(Article appeared in print as "Green guards")
The Vulnerability Impact Protocol for Environmental Resources, or VIPER, is an incident response tool designed to address the growing concerns over the need to incorporate sustainable best-management practices into front-line firefighting protocol. VIPER is an innovative geospatial data-management tool that integrates predefined aquifer vulnerability and risk data with incident location. This will reduce unintentional damage to water supplies by allowing incident commanders to include environmental mitigation measures at the time of response.
In addition to improving environmental and safety outcomes for firefighters, VIPER also improves the efficiency for fire asset management and incident reporting. VIPER was developed as a national product through the International Association of Fire Chiefs' Environmental Sustainability Committee (see video below) and has been identified as the first effort of this type nationwide. The project is slated for beta-testing this year.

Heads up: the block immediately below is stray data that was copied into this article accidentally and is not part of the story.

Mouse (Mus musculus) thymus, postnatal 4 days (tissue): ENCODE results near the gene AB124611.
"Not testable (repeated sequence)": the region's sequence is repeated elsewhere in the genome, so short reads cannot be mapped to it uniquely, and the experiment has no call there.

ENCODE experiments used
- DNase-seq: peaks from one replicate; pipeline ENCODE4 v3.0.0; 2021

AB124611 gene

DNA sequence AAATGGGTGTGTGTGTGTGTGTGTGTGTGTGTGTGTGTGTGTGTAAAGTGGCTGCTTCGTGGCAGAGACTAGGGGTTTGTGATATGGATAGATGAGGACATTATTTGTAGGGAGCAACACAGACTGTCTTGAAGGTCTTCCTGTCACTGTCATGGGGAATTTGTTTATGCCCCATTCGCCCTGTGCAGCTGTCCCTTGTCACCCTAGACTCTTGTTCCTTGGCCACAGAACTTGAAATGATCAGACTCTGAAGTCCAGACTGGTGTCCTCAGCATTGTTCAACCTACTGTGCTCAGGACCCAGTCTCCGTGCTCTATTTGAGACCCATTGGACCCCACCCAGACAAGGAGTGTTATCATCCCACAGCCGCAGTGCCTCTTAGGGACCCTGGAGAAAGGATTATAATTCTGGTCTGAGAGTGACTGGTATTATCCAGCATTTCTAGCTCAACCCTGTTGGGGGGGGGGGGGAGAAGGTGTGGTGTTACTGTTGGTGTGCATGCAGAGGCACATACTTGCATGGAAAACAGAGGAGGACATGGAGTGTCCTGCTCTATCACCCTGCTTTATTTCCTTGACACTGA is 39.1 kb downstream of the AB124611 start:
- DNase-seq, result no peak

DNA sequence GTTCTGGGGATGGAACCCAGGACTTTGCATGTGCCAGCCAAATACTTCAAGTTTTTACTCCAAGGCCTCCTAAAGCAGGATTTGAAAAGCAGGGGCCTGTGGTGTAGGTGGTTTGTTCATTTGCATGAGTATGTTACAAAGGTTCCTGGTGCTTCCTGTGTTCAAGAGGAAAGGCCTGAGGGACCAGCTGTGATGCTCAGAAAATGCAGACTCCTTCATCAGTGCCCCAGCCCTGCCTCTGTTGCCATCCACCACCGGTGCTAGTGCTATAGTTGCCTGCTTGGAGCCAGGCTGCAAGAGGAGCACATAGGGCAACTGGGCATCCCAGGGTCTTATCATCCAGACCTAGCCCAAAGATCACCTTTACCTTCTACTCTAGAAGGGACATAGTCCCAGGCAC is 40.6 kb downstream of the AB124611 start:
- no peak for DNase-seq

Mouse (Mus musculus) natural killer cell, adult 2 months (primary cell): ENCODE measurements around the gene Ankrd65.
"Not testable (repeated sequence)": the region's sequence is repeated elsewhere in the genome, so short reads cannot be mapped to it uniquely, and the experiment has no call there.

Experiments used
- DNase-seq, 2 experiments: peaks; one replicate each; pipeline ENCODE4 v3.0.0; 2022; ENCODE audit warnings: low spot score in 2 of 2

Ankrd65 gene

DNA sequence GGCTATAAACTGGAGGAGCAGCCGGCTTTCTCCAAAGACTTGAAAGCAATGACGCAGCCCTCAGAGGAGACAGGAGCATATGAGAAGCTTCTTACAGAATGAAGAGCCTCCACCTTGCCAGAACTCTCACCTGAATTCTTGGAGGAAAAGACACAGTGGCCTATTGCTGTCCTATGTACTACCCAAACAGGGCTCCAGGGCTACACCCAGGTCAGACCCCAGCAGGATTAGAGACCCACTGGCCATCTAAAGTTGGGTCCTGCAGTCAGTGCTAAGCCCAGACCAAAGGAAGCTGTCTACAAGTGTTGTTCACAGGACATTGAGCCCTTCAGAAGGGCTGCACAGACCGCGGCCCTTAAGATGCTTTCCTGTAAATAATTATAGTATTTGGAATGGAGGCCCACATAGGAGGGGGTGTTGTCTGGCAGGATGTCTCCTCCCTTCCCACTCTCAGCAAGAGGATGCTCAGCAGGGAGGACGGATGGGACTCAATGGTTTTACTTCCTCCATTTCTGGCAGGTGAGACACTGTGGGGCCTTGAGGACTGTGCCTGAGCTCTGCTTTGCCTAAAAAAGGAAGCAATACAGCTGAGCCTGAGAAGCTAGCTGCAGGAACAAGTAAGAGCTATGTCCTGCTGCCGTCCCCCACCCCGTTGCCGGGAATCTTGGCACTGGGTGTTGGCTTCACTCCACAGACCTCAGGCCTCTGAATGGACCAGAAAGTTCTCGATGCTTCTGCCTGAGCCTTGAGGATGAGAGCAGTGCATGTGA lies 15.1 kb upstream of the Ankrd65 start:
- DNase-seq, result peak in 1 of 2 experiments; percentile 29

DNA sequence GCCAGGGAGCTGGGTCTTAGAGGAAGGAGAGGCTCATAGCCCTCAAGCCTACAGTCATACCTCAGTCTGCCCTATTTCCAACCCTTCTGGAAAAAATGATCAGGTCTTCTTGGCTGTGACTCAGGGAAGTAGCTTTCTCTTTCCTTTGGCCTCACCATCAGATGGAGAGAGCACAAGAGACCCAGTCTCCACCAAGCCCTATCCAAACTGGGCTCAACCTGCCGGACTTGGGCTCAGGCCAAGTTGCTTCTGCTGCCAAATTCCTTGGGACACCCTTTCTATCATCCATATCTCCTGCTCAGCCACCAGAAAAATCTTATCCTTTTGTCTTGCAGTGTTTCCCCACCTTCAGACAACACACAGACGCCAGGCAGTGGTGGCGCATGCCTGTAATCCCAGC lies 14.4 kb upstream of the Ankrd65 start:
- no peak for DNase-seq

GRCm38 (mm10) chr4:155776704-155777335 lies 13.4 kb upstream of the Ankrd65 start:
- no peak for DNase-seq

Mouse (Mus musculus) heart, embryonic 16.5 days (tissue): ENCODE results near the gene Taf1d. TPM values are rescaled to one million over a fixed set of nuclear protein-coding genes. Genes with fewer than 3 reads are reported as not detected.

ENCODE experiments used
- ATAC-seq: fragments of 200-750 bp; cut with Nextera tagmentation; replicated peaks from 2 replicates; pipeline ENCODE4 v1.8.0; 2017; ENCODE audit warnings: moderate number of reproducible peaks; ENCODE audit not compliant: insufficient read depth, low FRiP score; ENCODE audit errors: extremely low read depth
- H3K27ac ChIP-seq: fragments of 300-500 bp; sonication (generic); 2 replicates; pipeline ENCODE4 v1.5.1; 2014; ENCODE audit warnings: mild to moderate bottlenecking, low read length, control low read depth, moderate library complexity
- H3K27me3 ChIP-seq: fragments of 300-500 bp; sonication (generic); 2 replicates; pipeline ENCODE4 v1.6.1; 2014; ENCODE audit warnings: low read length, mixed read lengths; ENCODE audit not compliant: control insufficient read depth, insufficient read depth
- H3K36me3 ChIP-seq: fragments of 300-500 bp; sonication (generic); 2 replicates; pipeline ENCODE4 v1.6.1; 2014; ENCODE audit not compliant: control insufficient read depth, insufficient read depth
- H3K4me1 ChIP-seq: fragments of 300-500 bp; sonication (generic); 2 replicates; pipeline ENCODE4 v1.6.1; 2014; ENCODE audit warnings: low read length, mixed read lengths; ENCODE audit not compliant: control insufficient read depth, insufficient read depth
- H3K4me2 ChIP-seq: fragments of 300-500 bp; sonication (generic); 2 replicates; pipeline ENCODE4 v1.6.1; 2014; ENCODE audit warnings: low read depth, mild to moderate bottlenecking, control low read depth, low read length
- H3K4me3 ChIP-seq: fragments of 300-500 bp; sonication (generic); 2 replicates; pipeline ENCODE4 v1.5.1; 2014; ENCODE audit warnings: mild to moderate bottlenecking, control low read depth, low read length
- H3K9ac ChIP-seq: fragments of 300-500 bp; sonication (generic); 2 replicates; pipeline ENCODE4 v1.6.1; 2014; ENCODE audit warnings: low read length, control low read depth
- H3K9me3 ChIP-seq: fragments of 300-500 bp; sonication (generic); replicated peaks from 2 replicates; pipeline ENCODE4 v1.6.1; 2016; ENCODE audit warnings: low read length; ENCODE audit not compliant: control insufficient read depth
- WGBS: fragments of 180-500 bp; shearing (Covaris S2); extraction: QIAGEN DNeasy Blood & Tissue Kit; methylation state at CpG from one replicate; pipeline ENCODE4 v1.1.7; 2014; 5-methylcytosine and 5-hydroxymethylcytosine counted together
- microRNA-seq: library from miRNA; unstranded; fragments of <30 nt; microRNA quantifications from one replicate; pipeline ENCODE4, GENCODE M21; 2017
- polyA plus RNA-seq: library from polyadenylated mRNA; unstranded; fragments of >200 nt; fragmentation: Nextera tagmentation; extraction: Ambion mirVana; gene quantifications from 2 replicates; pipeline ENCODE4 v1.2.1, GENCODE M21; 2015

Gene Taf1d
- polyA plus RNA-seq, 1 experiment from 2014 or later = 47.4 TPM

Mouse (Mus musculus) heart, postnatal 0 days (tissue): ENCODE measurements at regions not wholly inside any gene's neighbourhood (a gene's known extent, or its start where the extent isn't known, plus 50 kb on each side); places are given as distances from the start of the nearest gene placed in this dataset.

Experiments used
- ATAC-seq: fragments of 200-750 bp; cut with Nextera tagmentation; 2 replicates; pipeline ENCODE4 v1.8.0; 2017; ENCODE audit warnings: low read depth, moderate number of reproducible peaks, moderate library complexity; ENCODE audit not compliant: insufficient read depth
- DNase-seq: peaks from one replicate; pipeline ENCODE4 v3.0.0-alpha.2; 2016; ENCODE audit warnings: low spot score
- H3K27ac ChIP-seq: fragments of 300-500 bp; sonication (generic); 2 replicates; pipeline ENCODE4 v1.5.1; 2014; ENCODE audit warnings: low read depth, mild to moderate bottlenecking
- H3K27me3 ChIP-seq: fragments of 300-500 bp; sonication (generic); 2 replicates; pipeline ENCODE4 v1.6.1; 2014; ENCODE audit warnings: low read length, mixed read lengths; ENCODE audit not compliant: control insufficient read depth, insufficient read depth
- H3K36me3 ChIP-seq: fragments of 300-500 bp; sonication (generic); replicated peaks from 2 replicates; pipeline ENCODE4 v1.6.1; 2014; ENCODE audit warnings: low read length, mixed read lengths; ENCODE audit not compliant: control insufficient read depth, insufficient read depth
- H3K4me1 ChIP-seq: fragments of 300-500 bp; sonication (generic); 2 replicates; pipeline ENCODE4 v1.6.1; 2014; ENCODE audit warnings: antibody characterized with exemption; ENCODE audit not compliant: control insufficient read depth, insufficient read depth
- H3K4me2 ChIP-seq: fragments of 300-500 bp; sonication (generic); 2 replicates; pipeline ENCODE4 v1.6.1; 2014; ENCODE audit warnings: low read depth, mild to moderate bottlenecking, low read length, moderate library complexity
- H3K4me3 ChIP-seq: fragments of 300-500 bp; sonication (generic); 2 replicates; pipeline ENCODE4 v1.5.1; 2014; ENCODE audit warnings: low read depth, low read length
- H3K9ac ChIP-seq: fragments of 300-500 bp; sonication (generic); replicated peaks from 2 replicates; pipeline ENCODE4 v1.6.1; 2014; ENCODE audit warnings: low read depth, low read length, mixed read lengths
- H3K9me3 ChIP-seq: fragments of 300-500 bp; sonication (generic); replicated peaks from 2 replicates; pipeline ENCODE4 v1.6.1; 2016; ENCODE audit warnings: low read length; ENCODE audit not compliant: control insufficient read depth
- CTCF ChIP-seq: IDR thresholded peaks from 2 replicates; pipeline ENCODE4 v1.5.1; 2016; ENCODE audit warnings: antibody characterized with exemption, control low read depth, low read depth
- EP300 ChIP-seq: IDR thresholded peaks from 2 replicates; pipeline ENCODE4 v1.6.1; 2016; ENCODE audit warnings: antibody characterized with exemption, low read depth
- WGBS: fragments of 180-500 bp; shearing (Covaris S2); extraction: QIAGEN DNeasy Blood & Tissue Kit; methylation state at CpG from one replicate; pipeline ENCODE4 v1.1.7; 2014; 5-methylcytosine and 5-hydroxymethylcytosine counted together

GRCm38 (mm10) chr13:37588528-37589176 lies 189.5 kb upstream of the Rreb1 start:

Identifying high-risk areas
Despite many improvements in procedures and tactics, modern firefighting still relies on large volumes of water to suppress fires. The drinking water most often used to fight fires is contaminated through contact with fuels and other chemicals present at the scene. Recent testing of the runoff from fire scenes shows the presence of a variety of contaminants, including cyanide, arsenic, volatile organic compounds (VOCs), metals and elevated pH. The runoff from firefighting represents a direct threat to both surface water and groundwater supplies. Containment or mitigation of runoff from fire-suppression efforts historically has not been a priority for most fire departments.